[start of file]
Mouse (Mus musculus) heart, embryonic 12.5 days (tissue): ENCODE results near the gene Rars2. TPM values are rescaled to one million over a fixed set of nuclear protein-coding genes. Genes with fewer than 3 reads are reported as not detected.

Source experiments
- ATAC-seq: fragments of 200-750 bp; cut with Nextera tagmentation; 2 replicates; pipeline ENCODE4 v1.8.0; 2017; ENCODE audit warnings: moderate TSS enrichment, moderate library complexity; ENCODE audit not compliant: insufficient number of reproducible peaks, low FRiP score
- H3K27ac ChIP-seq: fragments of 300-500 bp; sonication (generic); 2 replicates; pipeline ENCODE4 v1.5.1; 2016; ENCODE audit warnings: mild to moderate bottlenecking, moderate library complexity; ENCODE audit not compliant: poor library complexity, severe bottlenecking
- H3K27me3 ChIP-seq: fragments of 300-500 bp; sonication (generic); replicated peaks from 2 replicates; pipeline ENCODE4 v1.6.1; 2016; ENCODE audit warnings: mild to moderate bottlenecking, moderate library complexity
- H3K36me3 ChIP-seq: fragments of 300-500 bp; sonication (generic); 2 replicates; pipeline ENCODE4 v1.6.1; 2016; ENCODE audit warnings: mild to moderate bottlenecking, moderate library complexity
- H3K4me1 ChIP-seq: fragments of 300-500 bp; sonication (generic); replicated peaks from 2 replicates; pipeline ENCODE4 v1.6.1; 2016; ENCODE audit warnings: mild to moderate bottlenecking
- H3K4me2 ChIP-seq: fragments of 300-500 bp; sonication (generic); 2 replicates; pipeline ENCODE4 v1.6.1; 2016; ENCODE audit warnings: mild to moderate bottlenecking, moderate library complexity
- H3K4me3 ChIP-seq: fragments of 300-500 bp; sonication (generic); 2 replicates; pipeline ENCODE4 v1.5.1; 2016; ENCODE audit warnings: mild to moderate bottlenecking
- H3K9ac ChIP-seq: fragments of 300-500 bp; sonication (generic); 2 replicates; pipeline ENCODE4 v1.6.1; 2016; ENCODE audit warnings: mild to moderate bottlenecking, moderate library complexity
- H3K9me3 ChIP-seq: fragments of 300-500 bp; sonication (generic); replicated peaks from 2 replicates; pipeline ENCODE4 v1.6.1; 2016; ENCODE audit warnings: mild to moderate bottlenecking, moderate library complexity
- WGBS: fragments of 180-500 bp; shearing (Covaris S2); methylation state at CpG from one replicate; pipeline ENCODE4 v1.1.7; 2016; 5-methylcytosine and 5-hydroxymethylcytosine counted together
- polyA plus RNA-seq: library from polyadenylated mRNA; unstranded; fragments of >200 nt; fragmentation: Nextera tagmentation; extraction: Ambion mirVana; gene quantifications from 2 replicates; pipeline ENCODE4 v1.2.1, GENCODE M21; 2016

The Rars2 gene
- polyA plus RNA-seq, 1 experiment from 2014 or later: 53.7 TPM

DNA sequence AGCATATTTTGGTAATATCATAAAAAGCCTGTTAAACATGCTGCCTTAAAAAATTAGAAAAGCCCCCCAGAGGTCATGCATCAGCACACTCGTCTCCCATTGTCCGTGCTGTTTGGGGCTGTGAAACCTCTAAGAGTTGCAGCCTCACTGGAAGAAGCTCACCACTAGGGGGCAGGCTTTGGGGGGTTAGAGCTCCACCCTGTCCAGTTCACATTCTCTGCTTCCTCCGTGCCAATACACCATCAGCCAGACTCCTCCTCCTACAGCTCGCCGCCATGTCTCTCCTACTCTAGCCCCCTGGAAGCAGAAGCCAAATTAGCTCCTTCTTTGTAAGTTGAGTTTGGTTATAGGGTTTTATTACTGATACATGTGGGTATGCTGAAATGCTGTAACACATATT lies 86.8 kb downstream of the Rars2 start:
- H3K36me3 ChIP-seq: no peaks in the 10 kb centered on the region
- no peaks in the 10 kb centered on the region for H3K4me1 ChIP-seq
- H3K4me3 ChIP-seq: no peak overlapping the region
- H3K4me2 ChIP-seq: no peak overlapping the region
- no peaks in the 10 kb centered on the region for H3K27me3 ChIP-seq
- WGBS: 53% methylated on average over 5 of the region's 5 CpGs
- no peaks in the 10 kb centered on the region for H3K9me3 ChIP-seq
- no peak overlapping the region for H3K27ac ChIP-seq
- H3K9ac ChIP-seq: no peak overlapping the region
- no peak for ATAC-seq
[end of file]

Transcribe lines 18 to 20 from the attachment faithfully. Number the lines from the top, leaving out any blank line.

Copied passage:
- no peaks in the 10 kb centered on the region for H3K4me1 ChIP-seq
- H3K4me3 ChIP-seq: no peak overlapping the region
- H3K4me2 ChIP-seq: no peak overlapping the region